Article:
There are a number of appearances of periosteal reaction on MRI secondary to trauma that we can see and report.
The Histology...Yes Histology!: It helps to have a simple understanding of the histology of the periosteum and the following is from a nice review article in Skeletal Radiology by Jerry Dwek : The periosteum: what is it, where is it, and what mimics it in its absence? Skeletal Radiol (2010) 39:319–323
"Periosteum can be thought of as consisting of two distinct layers, an outer fibrous layer and an inner layer ( cambium) that has significant osteoblastic potential. "
"After a fracture, a hematoma forms, which is stabilized by the surrounding soft tissues and a short time later by a reconstituted (if it is indeed torn) fibrous layer of the periosteum. Cells from the inner cambium layer proliferate and differentiate. At the periphery of the fracture, where good vascularity is present, the inner periosteal layer lays down a collar of bone by the process of membranous ossification. Nearer to the fracture site, the cambium produces a mass of cartilage about the fracture site. Then, by a process of endochondral ossification ... the cartilage mass is ossified. "
Periosteum is not seen separate to underlying cortex as both are black on MRI. What you see is a thick rim of black cortex which includes the periosteum.
Image Above PD and PDFS: Normal Cortex and periosteum are indistinguishable ( blue arrows) as both are black in signal. No fluid or oedema at superficial margin of cortex.
Periostitis is inflammatory change of the periosteum and in the context of trauma, is an early change of stress response. There is no periosteal new bone formation as yet but cortical margin becomes ill defined and oedema is present in the soft tissues adjacent to the periosteum.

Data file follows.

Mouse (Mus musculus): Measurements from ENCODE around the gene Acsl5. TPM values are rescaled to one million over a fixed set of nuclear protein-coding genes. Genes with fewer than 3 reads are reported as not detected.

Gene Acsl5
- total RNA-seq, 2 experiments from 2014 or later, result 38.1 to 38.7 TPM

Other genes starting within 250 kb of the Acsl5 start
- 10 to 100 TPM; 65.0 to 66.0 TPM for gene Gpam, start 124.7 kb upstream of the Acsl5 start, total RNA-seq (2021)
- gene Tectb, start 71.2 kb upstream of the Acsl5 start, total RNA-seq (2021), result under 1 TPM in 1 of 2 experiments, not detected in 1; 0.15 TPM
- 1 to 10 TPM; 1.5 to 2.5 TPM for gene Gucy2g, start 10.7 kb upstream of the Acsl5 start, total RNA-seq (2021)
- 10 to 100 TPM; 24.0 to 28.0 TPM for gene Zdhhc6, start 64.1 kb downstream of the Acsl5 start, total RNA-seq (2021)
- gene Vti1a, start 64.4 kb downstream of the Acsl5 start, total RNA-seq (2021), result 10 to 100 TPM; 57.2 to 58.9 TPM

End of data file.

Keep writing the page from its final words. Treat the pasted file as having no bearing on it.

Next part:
Image above: Contrast the normal sharp black line of cortex and periosteum (pink arrows) with the localized area of periostitis with ill definition of the cortical margin (blue arrows) and overlying soft tissue oedema (yellow arrows).
Normally, where ligaments attach to bone they are incorporated into and covered by periosteum. So in an acute injury the ligament attachment site can tear by stripping the periosteum with it. Look for a thin extra black line overlying cortex (periosteum) and high PD signal tracking along the cortex which is oedema and hemorrhage.
Image Above: Distal superficial MCL tear and avulsion has resulted in stripping of the periosteum ( thin black line blue arrows) at its attachment. High PD signal is oedema and hemorrhage.
Similar to above. Look for a thin extra black line overlying cortex (periosteum) and high PD signal tracking along the cortex which is oedema and hemorrhage.
Image Above: Posterior malleolar fracture (not shown) with black line of secondary periosteal new bone formation (yellow arrows) and oedema (blue arrows). Purple arrows underlying cortex.
Callus formation is at the level of the fracture and is much thicker and of an intermediate to higher signal than periosteum.
Image Above: Distal fibular fracture (blue arrow) with thick intermediate signal callus formation (pink arrows) at level of fracture and thin periosteal new bone formation above the fracture site (yellow arrows). Axial image through level of callus.
Ossification of callus and the periosteal new bone results in a thick cortical margin which is of low signal.
Image above: First image acute metatarsal stress fracture with periosteal new bone formation (yellow arrows) and callus (pink arrow). Second image fracture healing with ossification of callus and periosteal new bone resulting in a thick medial cortex (blue arrows).
Link to article:
Jerry Dwek: The periosteum: what is it, where is it, and what mimics it in its absence? Skeletal Radiology
We look at all of these topics in more detail in our Online Guided ANKLE MRI Mini Fellowship and Our ONSITE GUIDED ANKLE, FOOT & HIP MRI MINI FELLOWSHIP.
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